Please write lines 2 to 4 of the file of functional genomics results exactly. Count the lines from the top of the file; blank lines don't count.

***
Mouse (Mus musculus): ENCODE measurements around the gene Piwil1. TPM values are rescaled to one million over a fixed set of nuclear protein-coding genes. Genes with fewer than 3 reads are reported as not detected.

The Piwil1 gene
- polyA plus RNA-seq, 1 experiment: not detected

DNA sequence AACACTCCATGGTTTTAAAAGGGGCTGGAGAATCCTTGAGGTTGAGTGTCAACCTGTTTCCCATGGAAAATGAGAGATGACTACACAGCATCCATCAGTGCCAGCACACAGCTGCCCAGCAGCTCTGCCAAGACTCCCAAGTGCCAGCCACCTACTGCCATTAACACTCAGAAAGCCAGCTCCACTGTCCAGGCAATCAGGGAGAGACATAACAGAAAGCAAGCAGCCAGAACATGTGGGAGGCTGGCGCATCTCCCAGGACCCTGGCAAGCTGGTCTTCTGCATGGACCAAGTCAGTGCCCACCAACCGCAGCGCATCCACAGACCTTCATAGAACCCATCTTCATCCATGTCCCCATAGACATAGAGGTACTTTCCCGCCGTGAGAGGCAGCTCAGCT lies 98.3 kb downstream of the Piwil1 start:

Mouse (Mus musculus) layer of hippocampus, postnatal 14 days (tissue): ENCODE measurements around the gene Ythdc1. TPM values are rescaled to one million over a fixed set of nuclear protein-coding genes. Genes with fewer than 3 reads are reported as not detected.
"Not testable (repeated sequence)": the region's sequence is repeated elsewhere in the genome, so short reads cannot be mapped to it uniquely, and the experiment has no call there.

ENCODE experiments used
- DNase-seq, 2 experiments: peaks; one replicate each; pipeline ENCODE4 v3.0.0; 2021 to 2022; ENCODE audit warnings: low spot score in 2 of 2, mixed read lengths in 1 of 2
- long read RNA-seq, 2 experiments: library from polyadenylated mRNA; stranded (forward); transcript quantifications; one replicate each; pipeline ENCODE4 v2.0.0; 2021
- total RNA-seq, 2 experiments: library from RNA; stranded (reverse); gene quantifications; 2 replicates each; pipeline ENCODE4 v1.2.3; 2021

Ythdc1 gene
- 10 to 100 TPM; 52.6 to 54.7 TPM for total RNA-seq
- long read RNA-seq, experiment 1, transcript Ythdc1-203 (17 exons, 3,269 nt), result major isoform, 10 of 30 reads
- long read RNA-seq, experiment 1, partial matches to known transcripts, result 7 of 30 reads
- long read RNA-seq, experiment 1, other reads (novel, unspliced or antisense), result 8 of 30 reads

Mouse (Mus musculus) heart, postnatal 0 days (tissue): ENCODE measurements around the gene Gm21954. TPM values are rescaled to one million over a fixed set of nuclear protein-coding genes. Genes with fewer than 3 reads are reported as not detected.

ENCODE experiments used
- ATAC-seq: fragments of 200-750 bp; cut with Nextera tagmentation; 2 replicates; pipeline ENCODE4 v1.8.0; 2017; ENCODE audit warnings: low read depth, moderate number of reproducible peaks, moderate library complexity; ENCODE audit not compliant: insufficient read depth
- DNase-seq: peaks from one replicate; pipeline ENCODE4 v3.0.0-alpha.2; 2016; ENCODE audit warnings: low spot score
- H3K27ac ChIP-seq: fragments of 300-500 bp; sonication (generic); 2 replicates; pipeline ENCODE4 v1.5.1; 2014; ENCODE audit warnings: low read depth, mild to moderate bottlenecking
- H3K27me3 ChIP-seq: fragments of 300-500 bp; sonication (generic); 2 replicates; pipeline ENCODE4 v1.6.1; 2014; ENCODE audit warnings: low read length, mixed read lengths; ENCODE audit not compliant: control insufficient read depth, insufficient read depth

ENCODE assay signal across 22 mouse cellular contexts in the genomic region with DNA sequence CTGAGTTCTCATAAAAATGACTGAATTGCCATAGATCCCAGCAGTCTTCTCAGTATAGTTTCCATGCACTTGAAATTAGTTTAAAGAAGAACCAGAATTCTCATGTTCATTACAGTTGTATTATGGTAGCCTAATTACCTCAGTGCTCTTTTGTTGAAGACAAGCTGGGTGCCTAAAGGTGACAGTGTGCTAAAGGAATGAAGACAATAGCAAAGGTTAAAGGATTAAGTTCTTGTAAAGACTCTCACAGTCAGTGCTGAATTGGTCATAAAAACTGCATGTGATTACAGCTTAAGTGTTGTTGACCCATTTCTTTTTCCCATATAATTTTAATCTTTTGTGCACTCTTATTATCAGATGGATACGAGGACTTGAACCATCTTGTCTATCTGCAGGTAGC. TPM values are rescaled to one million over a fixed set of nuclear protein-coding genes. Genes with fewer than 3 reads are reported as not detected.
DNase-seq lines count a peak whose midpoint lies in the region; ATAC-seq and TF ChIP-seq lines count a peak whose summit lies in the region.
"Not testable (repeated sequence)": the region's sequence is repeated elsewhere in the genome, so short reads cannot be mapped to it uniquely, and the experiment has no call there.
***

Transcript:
The Piwil1 gene
- polyA plus RNA-seq, 1 experiment: not detected

DNA sequence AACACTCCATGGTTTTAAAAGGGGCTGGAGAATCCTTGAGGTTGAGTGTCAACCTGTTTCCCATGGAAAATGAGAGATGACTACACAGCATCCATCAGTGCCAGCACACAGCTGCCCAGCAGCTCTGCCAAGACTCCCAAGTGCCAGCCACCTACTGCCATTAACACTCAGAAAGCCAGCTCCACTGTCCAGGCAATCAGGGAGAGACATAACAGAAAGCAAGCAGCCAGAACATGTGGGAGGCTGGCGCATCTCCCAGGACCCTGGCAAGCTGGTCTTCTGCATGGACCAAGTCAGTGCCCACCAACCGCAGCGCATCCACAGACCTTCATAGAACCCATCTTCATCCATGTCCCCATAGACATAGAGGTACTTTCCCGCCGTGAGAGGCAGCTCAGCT lies 98.3 kb downstream of the Piwil1 start: